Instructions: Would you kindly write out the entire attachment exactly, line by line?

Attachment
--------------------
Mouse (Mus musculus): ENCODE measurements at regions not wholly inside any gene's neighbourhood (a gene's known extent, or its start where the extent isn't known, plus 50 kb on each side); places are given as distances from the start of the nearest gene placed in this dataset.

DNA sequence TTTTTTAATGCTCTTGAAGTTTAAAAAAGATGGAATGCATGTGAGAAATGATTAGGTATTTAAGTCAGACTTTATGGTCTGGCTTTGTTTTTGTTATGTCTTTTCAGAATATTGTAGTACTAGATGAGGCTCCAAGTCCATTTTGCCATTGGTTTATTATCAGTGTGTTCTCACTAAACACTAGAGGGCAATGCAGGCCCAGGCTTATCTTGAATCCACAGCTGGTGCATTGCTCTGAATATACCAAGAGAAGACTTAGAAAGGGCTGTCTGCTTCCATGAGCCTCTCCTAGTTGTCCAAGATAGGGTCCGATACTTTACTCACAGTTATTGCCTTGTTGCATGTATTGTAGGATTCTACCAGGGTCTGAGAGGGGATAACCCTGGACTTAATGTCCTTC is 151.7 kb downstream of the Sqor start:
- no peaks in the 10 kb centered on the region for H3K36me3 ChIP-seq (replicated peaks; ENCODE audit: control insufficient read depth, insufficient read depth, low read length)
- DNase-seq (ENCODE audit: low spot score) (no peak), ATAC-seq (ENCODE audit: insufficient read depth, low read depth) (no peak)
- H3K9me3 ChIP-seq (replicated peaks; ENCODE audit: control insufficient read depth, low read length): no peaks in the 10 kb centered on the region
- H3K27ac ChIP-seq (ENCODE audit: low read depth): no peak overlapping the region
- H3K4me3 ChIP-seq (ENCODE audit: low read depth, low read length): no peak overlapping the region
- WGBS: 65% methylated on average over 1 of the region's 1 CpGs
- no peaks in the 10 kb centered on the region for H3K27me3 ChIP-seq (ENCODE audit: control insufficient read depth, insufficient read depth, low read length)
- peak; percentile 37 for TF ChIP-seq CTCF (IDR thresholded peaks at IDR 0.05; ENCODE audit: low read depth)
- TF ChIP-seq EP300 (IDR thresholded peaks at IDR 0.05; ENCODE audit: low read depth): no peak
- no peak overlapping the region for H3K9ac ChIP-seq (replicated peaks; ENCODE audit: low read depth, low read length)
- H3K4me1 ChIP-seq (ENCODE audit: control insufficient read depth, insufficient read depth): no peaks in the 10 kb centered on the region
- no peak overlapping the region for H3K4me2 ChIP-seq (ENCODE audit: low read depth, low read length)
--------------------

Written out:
Mouse (Mus musculus): ENCODE measurements at regions not wholly inside any gene's neighbourhood (a gene's known extent, or its start where the extent isn't known, plus 50 kb on each side); places are given as distances from the start of the nearest gene placed in this dataset.

DNA sequence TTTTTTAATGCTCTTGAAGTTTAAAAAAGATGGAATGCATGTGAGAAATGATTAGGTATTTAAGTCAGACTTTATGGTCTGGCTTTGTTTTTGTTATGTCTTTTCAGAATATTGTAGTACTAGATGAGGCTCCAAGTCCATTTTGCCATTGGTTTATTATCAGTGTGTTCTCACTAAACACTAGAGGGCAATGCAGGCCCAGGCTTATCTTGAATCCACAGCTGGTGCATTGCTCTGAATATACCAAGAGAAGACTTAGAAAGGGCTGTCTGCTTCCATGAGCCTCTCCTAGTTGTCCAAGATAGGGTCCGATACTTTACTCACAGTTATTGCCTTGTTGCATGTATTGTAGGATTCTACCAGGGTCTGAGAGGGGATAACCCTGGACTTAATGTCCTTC is 151.7 kb downstream of the Sqor start:
- no peaks in the 10 kb centered on the region for H3K36me3 ChIP-seq (replicated peaks; ENCODE audit: control insufficient read depth, insufficient read depth, low read length)
- DNase-seq (ENCODE audit: low spot score) (no peak), ATAC-seq (ENCODE audit: insufficient read depth, low read depth) (no peak)
- H3K9me3 ChIP-seq (replicated peaks; ENCODE audit: control insufficient read depth, low read length): no peaks in the 10 kb centered on the region
- H3K27ac ChIP-seq (ENCODE audit: low read depth): no peak overlapping the region
- H3K4me3 ChIP-seq (ENCODE audit: low read depth, low read length): no peak overlapping the region
- WGBS: 65% methylated on average over 1 of the region's 1 CpGs
- no peaks in the 10 kb centered on the region for H3K27me3 ChIP-seq (ENCODE audit: control insufficient read depth, insufficient read depth, low read length)
- peak; percentile 37 for TF ChIP-seq CTCF (IDR thresholded peaks at IDR 0.05; ENCODE audit: low read depth)
- TF ChIP-seq EP300 (IDR thresholded peaks at IDR 0.05; ENCODE audit: low read depth): no peak
- no peak overlapping the region for H3K9ac ChIP-seq (replicated peaks; ENCODE audit: low read depth, low read length)
- H3K4me1 ChIP-seq (ENCODE audit: control insufficient read depth, insufficient read depth): no peaks in the 10 kb centered on the region
- no peak overlapping the region for H3K4me2 ChIP-seq (ENCODE audit: low read depth, low read length)